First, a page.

motionVec.z += cameraDir.z;
    }
    if (keyboardState.S || keyboardState.Down)
    {
        motionVec.x -= cameraDir.x;
        motionVec.z -= cameraDir.z;
    }
    if (keyboardState.A || keyboardState.Left)
    {
        motionVec.x -= cameraDir.z;
        motionVec.z += cameraDir.x;
    }
    if (keyboardState.D || keyboardState.Right)
    {
        motionVec.x += cameraDir.z;
        motionVec.z -= cameraDir.x;
    }
    if (keyboardState.Space || keyboardState.PageUp)
    {
        motionVec.y += 1.0f;
    }
    if (keyboardState.LeftShift || keyboardState.PageDown)
    {
        motionVec.y -= 1.0f;
    }
    motionVec *= speed;

    static Vector3 cameraPos = { 0.0f, 2.0f, 0.0f };
    if (keyboardState.R)
    {
        cameraPos = { 0.0f, 2.0f, 0.0f };
        pitch = 0.0f;
        yaw = 0.0f;
    }
    cameraPos += motionVec * float(timer.GetElapsedSeconds());
    matrixCamera = XMMatrixLookToLH(cameraPos.XMVECTOR(), cameraDir.XMVECTOR(), { 0.0f, 1.0f, 0.0f });
}

Is there any hint you can give me? Or might this even by a bug in the StepTimer class?

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  • \$\begingroup\$ Generally you should instance your StepTimer as a global or as a member of a global singleton class, not as a local static variable. See this blog post and the wiki for additional documentation for StepTimer. BTW, you should do the same with your mouse & keyboard button tracker objects. \$\endgroup\$ – Chuck Walbourn Jan 5 at 19:26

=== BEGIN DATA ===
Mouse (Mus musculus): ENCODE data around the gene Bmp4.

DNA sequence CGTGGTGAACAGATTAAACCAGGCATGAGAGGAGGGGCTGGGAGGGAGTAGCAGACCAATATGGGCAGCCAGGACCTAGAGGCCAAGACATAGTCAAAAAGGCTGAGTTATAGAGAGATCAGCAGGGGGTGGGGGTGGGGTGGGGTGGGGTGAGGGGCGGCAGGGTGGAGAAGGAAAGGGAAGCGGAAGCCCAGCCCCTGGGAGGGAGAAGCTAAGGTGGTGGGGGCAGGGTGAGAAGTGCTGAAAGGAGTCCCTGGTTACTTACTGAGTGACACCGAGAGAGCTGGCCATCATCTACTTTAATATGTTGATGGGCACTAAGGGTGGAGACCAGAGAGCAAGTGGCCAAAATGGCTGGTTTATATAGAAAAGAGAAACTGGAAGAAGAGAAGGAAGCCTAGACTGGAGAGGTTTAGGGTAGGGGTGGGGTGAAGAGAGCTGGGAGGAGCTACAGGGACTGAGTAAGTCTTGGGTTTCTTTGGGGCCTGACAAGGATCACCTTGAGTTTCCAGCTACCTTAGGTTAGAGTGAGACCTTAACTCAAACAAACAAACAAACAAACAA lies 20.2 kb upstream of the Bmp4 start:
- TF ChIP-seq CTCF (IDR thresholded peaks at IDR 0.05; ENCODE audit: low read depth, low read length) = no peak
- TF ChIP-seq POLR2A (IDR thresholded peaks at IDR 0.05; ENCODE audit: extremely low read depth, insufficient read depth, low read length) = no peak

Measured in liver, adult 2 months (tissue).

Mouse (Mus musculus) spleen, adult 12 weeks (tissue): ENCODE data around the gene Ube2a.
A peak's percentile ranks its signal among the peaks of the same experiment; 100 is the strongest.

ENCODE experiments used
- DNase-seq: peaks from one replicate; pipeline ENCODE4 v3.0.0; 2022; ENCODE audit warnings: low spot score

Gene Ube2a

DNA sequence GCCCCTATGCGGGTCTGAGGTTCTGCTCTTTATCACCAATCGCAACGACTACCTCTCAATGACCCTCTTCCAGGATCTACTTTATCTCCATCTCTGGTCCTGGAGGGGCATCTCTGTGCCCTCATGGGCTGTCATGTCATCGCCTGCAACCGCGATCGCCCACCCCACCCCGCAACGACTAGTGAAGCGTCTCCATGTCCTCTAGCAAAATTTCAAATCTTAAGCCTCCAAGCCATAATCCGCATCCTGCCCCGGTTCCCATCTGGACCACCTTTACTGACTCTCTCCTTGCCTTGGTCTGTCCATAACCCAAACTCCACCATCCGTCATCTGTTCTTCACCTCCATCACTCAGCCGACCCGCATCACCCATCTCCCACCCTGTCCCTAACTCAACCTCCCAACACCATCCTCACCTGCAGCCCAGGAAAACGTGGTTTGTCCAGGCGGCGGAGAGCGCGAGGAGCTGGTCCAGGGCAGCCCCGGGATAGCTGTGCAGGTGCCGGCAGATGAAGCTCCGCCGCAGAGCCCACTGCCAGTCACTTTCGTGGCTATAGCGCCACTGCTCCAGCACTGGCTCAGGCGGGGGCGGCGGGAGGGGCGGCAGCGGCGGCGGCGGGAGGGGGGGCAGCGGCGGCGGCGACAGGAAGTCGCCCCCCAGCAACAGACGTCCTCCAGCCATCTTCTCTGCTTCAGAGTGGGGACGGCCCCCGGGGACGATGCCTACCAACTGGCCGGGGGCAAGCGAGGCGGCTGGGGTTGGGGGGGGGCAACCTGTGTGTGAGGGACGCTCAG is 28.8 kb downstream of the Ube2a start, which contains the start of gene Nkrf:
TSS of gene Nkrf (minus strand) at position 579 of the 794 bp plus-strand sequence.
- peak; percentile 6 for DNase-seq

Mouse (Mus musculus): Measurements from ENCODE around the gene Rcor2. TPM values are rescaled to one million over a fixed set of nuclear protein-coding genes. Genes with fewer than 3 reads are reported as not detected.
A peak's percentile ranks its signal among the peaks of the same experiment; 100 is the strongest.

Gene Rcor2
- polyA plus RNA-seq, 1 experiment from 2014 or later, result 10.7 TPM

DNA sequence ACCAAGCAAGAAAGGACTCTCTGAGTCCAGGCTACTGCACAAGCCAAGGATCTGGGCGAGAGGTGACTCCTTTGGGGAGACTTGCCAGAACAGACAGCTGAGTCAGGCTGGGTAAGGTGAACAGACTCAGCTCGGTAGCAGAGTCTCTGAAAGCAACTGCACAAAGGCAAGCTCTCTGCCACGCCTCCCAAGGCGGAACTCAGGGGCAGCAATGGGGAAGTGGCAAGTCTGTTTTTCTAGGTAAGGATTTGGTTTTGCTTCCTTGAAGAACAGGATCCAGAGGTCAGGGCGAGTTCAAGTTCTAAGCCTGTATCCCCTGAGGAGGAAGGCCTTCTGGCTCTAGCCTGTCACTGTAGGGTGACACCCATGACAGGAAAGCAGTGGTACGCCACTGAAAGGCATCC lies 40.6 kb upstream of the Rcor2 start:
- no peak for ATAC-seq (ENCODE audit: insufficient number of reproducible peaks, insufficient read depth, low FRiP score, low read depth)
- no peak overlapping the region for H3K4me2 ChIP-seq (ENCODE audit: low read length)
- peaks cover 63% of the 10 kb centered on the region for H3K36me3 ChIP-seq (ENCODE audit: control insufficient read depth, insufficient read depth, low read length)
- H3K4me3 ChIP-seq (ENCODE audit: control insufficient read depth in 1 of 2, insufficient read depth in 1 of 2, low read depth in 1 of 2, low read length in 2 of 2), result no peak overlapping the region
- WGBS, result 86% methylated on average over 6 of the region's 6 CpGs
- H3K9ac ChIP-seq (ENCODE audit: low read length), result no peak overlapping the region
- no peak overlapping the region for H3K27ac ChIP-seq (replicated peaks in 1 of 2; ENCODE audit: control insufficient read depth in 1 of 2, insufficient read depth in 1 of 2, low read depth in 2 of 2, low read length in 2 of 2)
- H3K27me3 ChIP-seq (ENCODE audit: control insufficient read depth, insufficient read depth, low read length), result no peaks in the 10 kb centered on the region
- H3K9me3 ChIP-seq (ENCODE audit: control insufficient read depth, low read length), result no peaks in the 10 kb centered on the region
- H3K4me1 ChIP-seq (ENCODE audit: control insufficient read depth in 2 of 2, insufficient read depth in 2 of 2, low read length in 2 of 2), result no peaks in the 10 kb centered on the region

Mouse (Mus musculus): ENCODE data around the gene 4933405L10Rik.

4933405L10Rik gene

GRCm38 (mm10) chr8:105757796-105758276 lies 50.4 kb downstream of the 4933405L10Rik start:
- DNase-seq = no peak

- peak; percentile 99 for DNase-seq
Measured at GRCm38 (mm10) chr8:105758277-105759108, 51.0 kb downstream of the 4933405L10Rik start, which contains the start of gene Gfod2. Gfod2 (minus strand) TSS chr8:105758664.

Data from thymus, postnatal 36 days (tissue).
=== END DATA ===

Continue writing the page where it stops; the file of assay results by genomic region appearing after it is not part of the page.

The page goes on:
• \$\begingroup\$ I read those pages you linked yesterday, actually those are the resources I built my code on. I couldn't find find a reason to make those objects global so I decided to keep them local for now. What are the reasons against this decision? \$\endgroup\$ – K. Krull Jan 5 at 19:48
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Your main Win32 message pump is only ever processing a single Win32 message per frame. You need to empty the message queue between each render frame since there are usually dozens or more messages queued up in a single frame time.

Here's a common pattern. Notice that here I'm only doing the tick/update/render cycle if there is no Win32 message to process:

while (WM_QUIT != msg.message)
{
    if (PeekMessage(&msg, nullptr, 0, 0, PM_REMOVE))
    {
        TranslateMessage(&msg);
        DispatchMessage(&msg);
    }